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3 ways to passively heat your home

Date Monday, 22 June 2015 4:00 PM

Make the most of the Australian sunshine to passively heat your new home.

Our country is known the world over for its welcoming climate and sunny disposition. 

However, that's not to say it never gets cold. In winter, temperatures dip all across Australia, forcing many of us to rug up or switch on costly heating appliances. Many areas in New South Wales and Tasmania in particular are often subject to sub-zero conditions in the chilly months.

Using home ventilation systems in winter can be costly. How can you passively heat your new home?Using home ventilation systems in winter can be costly. How can you passively heat your new home?

So, what are you going to do when the mercury in the thermometer starts to drop? With the price of power rising 72 per cent in the 10 years prior to 2013, as stated by the Australian Parliament, you're probably not going to be turning on the electric heater. 

How are you going to heat your home?

Your best bet, therefore, lies in passive heating. This term applies to key design principles that centre around efficiently heating your home without relying on power-hungry devices such as electrical heaters, heat pumps and home ventilation systems. 

The Australian government's Your Home initiative urges anyone designing a new home to think carefully about passive heating. Not only is an energy-efficient house going to greatly reduce your carbon footprint, you're also going to appreciate the lower utility bills.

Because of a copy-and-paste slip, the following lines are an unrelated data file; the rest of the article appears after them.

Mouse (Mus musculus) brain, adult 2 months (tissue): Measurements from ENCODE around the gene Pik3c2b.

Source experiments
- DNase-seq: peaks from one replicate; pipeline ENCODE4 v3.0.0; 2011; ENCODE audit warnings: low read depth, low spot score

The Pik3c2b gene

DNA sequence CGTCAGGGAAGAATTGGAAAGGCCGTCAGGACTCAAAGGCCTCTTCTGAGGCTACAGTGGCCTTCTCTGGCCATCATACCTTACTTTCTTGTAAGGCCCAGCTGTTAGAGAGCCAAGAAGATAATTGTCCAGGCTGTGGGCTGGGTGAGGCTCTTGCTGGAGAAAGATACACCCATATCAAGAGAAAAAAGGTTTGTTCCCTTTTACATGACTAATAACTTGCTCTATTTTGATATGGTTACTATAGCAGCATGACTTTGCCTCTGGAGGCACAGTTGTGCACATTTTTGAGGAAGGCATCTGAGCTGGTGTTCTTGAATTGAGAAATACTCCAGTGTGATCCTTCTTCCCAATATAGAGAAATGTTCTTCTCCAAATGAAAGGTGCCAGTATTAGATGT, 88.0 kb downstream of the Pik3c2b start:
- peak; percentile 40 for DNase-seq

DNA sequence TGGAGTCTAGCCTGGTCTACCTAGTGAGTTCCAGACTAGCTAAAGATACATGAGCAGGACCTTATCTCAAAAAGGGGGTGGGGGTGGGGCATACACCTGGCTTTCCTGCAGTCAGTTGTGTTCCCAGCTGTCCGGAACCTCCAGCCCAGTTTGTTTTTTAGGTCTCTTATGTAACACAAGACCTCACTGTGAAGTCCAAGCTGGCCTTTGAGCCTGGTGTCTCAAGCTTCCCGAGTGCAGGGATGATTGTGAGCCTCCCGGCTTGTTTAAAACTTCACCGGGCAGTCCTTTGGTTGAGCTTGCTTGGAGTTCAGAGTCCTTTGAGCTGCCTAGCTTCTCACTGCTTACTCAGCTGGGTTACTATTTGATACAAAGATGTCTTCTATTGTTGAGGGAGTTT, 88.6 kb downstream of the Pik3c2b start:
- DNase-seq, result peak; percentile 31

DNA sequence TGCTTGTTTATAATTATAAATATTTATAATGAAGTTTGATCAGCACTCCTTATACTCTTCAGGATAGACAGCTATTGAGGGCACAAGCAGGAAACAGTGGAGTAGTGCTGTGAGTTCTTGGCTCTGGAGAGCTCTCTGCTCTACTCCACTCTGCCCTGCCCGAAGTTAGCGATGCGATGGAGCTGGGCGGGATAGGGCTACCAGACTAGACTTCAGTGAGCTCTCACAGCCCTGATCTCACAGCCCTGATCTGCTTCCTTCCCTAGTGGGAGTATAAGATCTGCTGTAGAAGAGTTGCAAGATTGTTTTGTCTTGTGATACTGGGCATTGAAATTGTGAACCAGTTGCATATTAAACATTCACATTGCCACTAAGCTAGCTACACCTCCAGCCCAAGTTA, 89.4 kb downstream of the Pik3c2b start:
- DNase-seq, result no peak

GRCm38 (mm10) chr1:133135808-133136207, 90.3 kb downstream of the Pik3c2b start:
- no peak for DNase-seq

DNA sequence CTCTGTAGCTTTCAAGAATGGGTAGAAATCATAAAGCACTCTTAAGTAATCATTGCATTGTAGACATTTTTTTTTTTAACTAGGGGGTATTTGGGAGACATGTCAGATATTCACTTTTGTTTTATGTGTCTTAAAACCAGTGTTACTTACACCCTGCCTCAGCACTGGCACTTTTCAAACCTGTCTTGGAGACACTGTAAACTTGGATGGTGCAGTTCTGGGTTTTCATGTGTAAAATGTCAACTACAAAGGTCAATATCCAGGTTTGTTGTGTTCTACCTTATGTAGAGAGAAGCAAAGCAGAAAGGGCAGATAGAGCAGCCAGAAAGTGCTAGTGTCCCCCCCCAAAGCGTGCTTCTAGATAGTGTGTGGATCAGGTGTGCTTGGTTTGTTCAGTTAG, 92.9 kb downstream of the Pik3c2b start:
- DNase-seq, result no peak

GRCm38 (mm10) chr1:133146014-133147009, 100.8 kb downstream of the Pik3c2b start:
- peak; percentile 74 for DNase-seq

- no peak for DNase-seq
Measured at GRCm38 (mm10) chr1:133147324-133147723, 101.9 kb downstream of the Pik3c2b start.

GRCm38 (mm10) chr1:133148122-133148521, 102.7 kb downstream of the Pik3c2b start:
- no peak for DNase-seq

How can you passively heat your home? 

Effective insulation can save you up to 40 per cent in heating and cool bills.


Insulation is perhaps the easiest and most practical way you can keep your home at a comfortable temperature. It regulates indoor climates by trapping warm air and preventing cold air from entering. In doing so, good insulation can save you up to 40 per cent in heating and cool bills, according to the Department of Industry and Science. 

The type of insulation you choose will depend on where you live. Bulk insulation, comprised of materials such as glass, wool, polyester, natural wool and recycled paper is typically used in colder climates. Those who are planning on building a home in very hot and sunny regions, such as areas in Northern Territory, might consider reflective insulation, which deflects heat and helps to keep your home cool in summer.


Australia's a sunny place, with most of the country receiving more than 3,000 hours of sunshine each year. Make the most of this by facing the longest side of your home to the north. Further enhance your home's passive heating by positioning windows in such a way that they'll capture the sun's rays, flooding your home with light and natural warmth

Window glazing

Selecting the right type of window glazing is an important process. Up to 87 per cent of a home's heat is gained through windows, according to the Window Energy Rating Scheme, so you'll want to make sure your choice of glazing is appropriate for your home's climate. 

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Images and photographs may depict fixtures, finishes and features either not supplied by G.J. Gardner Homes or not included in any price stated. These items include furniture, swimming pools, pool decks, fences, landscaping. Price does not include all facades shown. For detailed home pricing, please talk to a new homes consultant.